Who was I kidding? It's Bob, my brother. And after he had allowed an appropriate amount of silence to settle in after hearing that Green Mountain was the first to host inter-course racing, he quietly asked, "So, is that when the dog in the front stops suddenly?"

And even then I might have held onto a modicum of professionalism except the PR guy's girlfriend started roaring with laughter, and I couldn't help but join in. The good news - being a young PR guy, he had no idea why we were all laughing.

Tomorrow - The other story as Dad joins Bob and me on a road trip to the Montreal race course and we discover what US immigration checkpoints were like in the 1980s.

Saturday, August 22, 2009

Day 36: Laugh at This Post or I Will Shoot This Puppy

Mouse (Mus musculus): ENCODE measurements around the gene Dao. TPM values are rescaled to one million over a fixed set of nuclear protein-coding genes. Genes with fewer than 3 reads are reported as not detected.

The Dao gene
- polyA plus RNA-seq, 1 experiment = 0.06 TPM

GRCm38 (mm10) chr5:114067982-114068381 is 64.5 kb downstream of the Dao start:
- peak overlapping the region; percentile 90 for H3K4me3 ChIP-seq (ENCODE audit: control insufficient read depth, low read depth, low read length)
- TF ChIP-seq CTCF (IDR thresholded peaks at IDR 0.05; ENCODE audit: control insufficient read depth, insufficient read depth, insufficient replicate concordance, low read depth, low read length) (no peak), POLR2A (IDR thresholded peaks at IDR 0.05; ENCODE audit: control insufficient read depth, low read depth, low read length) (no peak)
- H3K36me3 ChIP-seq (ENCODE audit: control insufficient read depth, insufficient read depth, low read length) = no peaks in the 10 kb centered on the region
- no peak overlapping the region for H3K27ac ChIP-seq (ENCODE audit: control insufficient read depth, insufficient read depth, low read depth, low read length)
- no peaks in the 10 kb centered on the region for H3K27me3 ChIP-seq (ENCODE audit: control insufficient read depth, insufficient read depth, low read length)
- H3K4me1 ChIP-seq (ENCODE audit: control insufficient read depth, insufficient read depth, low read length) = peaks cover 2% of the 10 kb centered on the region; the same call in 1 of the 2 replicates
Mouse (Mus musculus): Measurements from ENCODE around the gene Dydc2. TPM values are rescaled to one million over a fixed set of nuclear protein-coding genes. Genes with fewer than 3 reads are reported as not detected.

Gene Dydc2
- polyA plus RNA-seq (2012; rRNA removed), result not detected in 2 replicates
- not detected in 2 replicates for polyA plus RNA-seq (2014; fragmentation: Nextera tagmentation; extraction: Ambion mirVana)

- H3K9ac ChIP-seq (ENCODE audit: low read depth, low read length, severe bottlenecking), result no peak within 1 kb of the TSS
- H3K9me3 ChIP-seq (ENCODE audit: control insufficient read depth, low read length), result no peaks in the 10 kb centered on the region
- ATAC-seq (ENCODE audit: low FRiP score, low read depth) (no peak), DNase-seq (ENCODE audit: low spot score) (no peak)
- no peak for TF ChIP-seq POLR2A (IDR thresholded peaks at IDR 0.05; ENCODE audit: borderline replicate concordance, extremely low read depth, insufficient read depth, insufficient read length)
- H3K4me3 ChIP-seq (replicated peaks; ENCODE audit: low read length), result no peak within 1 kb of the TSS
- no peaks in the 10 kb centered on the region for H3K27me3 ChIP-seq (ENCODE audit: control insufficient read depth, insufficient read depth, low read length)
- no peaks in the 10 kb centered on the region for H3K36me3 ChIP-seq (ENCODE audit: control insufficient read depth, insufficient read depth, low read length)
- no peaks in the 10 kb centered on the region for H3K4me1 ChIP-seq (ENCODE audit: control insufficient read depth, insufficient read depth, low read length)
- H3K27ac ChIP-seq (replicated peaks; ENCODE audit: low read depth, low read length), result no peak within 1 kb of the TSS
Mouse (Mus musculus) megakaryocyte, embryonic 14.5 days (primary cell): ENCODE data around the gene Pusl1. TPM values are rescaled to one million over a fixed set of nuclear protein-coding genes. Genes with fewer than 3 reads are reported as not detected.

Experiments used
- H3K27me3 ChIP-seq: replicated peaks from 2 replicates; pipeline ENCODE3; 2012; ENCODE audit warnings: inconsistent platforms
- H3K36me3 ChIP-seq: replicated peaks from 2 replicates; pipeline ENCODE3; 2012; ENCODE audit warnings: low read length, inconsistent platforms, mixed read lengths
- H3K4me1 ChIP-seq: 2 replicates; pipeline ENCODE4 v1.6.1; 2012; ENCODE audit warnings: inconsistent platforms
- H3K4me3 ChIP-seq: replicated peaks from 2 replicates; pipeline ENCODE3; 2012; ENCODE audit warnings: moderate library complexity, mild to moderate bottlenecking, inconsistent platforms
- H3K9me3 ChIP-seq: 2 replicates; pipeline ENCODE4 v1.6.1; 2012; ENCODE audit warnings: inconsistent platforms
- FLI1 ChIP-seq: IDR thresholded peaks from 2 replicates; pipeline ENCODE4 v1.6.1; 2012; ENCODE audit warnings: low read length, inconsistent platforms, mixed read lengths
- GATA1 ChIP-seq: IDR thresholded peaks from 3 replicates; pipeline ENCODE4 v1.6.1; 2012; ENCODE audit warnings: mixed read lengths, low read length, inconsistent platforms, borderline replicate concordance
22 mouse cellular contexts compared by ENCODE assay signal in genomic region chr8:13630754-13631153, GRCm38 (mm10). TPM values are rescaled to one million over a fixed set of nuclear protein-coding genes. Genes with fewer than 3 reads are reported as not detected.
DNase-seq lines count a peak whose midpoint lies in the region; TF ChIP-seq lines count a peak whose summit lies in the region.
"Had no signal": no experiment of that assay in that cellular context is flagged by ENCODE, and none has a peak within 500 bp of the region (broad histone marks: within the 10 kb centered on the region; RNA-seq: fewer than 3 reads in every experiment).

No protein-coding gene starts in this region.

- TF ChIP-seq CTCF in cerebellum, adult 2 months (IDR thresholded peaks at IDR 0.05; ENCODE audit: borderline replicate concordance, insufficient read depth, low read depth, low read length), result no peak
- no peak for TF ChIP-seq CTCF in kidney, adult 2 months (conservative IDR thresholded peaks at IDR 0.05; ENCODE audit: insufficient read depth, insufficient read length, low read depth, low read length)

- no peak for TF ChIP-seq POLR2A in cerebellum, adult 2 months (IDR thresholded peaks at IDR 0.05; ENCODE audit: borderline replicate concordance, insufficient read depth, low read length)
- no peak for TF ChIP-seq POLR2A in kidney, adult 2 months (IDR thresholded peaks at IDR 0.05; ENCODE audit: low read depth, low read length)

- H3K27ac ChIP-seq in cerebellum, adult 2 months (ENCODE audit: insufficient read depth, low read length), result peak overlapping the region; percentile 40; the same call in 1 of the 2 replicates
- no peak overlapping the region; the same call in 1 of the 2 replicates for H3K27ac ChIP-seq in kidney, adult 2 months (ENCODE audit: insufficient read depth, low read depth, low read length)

OK. OK. That headline, of course, is a rip-off of one of the greatest magazine covers of all time for the National Lampoon. The real reason the picture is here is because I don't have much to write about in this post, but I knew most of you would still love this blog if I showed you a picture of this little Boston terrier puppy I saw this week. His name is Edsel and he and his brother, Henry, were being kept by one of the managers at the Ford dealer where my parents got their sexy new car.

Anyhow, today's story is unfortunately too typical. It's now been nearly 30 days since we rented our car in Sacramento to start our grand adventure. I had booked the National rental to start on the 23rd of July and return it in Boston on the 3rd of September. However, the guy who was checking us in said their system could only handle 30 days of rental, and he wrote down a number and a name for me to call around August 23. "All you have to do is tell them you are going to keep the car until September 3rd," he said.

Easy-peasy. Well, it sounded that way.